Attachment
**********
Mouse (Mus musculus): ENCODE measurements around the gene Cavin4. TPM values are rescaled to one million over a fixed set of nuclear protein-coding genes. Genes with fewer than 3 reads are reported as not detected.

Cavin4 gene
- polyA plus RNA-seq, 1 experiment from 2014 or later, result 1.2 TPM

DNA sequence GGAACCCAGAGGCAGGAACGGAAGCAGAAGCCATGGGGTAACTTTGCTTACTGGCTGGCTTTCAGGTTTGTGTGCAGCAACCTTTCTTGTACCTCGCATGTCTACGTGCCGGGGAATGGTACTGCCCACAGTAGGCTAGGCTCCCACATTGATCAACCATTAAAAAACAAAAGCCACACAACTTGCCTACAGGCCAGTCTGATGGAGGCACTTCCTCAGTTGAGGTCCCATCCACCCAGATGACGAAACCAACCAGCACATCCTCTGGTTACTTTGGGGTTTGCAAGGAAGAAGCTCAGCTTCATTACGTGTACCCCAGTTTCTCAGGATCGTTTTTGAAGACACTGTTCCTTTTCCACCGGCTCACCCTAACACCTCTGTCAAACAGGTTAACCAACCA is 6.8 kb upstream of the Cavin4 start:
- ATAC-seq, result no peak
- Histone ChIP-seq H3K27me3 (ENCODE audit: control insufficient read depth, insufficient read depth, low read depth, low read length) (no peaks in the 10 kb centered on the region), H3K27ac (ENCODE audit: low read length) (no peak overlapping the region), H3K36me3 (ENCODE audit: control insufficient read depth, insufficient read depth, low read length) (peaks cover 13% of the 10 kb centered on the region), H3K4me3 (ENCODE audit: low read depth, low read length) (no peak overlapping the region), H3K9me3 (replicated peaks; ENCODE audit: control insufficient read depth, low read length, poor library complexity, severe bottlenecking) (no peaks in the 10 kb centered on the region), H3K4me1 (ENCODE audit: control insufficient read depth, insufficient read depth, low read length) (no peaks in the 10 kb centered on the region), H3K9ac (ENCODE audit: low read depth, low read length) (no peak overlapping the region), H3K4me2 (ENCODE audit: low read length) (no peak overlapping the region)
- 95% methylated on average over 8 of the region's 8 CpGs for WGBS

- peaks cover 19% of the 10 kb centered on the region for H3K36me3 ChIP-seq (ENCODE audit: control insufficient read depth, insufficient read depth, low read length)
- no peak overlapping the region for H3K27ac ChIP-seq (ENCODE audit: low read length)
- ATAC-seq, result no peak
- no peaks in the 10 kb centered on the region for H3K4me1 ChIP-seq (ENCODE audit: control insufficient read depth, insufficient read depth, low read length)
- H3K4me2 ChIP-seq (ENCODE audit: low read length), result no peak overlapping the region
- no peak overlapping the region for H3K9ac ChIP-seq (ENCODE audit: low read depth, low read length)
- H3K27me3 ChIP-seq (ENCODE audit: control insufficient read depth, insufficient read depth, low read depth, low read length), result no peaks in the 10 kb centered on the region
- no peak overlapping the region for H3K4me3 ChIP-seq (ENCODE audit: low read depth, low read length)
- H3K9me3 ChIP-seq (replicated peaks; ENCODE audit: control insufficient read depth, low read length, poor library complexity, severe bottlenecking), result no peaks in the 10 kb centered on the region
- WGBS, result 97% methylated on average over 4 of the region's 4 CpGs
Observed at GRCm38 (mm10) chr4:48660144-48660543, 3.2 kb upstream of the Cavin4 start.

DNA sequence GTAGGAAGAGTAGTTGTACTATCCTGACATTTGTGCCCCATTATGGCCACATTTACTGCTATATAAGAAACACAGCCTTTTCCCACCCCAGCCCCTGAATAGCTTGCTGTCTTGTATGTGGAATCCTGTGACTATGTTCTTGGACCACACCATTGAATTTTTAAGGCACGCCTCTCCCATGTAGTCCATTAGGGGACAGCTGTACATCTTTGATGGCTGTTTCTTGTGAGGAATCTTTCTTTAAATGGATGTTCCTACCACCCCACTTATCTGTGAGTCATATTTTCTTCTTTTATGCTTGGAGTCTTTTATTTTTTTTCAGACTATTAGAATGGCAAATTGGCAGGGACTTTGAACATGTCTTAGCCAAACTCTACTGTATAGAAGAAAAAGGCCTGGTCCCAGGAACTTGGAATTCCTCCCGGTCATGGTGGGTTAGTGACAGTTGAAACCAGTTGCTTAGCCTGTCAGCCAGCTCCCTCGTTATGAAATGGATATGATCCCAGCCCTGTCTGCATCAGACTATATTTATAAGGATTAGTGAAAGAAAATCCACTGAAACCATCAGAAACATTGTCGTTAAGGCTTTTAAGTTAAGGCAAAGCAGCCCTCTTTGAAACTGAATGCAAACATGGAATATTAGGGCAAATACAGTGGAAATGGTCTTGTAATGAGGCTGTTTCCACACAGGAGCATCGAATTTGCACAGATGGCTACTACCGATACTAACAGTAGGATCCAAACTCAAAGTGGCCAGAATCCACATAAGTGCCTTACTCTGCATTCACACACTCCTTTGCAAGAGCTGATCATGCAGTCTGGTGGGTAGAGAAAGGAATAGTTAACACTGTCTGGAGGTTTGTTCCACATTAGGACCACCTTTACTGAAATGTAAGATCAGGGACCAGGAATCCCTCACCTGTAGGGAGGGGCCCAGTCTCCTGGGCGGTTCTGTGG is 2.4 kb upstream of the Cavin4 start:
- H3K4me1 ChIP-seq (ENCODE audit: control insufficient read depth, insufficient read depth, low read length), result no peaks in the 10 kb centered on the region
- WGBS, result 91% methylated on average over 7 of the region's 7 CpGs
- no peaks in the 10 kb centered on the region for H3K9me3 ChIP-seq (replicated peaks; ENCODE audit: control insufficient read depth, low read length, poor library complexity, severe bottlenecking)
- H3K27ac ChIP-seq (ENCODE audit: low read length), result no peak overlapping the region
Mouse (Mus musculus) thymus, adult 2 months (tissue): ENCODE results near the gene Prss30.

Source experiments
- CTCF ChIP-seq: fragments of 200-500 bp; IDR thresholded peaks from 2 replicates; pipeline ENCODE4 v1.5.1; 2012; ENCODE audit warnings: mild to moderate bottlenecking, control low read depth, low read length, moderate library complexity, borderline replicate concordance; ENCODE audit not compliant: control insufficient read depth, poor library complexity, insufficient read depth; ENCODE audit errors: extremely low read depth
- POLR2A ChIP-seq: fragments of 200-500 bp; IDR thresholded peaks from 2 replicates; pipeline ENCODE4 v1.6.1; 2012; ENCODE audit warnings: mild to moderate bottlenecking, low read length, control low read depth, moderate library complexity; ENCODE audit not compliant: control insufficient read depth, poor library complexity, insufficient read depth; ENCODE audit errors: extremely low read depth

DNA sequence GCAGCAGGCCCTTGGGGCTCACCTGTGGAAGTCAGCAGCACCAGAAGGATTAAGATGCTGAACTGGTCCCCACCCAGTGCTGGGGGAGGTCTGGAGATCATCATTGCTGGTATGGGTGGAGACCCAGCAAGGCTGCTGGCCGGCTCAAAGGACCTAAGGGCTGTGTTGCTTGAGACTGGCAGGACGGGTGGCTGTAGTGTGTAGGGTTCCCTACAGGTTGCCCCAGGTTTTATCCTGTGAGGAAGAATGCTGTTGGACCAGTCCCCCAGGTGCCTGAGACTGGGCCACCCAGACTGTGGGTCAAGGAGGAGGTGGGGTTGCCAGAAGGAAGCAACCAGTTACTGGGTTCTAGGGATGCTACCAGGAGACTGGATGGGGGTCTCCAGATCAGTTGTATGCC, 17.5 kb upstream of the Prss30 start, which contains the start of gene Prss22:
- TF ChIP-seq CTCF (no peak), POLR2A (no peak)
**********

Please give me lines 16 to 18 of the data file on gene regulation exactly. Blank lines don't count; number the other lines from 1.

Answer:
- H3K9me3 ChIP-seq (replicated peaks; ENCODE audit: control insufficient read depth, low read length, poor library complexity, severe bottlenecking), result no peaks in the 10 kb centered on the region
- WGBS, result 97% methylated on average over 4 of the region's 4 CpGs
Observed at GRCm38 (mm10) chr4:48660144-48660543, 3.2 kb upstream of the Cavin4 start.